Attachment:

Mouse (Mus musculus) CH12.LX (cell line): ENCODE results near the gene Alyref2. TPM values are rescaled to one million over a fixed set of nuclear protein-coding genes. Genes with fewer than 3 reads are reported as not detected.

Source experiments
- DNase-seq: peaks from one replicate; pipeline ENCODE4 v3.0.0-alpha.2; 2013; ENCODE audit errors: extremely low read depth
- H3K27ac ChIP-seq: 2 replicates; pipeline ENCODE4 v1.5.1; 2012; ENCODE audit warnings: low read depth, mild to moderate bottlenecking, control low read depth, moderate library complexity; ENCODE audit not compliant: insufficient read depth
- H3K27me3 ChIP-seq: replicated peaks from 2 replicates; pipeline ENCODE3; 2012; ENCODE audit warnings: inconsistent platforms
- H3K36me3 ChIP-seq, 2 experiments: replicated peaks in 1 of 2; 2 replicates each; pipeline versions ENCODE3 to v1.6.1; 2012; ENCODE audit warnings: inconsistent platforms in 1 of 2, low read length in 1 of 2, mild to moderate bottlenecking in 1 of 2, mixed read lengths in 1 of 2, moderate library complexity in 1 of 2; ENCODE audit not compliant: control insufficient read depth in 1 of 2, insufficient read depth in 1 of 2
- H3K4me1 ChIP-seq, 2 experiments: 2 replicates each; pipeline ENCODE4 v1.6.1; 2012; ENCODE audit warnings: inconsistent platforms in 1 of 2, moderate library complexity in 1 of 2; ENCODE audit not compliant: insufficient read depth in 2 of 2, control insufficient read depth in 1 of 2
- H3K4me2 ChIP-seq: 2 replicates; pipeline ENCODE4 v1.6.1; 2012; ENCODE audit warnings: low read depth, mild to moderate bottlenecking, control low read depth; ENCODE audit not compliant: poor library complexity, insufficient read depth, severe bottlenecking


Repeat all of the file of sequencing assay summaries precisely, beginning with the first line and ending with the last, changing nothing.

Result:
Mouse (Mus musculus) CH12.LX (cell line): ENCODE results near the gene Alyref2. TPM values are rescaled to one million over a fixed set of nuclear protein-coding genes. Genes with fewer than 3 reads are reported as not detected.

Source experiments
- DNase-seq: peaks from one replicate; pipeline ENCODE4 v3.0.0-alpha.2; 2013; ENCODE audit errors: extremely low read depth
- H3K27ac ChIP-seq: 2 replicates; pipeline ENCODE4 v1.5.1; 2012; ENCODE audit warnings: low read depth, mild to moderate bottlenecking, control low read depth, moderate library complexity; ENCODE audit not compliant: insufficient read depth
- H3K27me3 ChIP-seq: replicated peaks from 2 replicates; pipeline ENCODE3; 2012; ENCODE audit warnings: inconsistent platforms
- H3K36me3 ChIP-seq, 2 experiments: replicated peaks in 1 of 2; 2 replicates each; pipeline versions ENCODE3 to v1.6.1; 2012; ENCODE audit warnings: inconsistent platforms in 1 of 2, low read length in 1 of 2, mild to moderate bottlenecking in 1 of 2, mixed read lengths in 1 of 2, moderate library complexity in 1 of 2; ENCODE audit not compliant: control insufficient read depth in 1 of 2, insufficient read depth in 1 of 2
- H3K4me1 ChIP-seq, 2 experiments: 2 replicates each; pipeline ENCODE4 v1.6.1; 2012; ENCODE audit warnings: inconsistent platforms in 1 of 2, moderate library complexity in 1 of 2; ENCODE audit not compliant: insufficient read depth in 2 of 2, control insufficient read depth in 1 of 2
- H3K4me2 ChIP-seq: 2 replicates; pipeline ENCODE4 v1.6.1; 2012; ENCODE audit warnings: low read depth, mild to moderate bottlenecking, control low read depth; ENCODE audit not compliant: poor library complexity, insufficient read depth, severe bottlenecking